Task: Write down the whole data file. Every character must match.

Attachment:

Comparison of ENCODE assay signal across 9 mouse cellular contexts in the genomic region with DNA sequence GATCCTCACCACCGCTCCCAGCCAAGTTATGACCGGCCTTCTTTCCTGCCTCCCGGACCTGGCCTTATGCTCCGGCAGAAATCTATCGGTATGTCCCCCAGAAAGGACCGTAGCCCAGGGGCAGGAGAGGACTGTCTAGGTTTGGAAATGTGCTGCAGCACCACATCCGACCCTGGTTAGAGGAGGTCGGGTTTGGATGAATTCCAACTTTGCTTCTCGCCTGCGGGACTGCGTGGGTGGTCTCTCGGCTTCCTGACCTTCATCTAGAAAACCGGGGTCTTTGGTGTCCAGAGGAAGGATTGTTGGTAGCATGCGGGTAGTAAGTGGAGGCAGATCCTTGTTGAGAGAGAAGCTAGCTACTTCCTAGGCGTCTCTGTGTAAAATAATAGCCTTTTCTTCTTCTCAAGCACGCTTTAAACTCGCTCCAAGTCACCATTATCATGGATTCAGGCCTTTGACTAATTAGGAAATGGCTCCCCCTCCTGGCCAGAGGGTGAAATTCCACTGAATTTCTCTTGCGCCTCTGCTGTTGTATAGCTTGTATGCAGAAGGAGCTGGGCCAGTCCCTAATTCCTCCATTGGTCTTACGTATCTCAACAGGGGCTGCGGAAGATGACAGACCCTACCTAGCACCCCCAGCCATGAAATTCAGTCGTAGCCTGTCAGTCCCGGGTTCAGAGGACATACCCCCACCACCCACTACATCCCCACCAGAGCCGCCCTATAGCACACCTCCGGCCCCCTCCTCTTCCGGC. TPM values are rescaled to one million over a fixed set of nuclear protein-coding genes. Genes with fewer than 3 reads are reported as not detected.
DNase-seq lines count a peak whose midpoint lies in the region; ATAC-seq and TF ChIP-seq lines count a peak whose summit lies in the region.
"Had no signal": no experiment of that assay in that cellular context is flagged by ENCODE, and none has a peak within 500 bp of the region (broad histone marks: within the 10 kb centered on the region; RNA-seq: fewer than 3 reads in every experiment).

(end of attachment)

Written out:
Comparison of ENCODE assay signal across 9 mouse cellular contexts in the genomic region with DNA sequence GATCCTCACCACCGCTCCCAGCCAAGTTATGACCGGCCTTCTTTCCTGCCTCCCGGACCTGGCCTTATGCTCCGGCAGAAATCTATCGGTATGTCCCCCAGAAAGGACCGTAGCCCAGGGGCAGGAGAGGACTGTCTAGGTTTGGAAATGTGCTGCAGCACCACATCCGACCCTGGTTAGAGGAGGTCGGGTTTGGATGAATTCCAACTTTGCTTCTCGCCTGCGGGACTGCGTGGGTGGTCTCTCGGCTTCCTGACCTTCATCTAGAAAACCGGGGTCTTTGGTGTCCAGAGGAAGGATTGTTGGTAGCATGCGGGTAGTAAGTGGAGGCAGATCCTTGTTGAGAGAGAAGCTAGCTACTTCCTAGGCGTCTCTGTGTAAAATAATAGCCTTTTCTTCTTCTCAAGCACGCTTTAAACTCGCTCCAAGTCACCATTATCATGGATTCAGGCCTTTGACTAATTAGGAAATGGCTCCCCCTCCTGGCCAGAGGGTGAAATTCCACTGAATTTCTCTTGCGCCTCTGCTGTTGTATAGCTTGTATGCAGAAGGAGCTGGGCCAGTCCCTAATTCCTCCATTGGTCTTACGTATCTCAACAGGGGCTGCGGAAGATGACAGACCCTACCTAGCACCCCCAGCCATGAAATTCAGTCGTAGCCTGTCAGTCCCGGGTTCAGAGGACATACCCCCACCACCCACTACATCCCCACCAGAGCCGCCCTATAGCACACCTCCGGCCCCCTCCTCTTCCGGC. TPM values are rescaled to one million over a fixed set of nuclear protein-coding genes. Genes with fewer than 3 reads are reported as not detected.
DNase-seq lines count a peak whose midpoint lies in the region; ATAC-seq and TF ChIP-seq lines count a peak whose summit lies in the region.
"Had no signal": no experiment of that assay in that cellular context is flagged by ENCODE, and none has a peak within 500 bp of the region (broad histone marks: within the 10 kb centered on the region; RNA-seq: fewer than 3 reads in every experiment).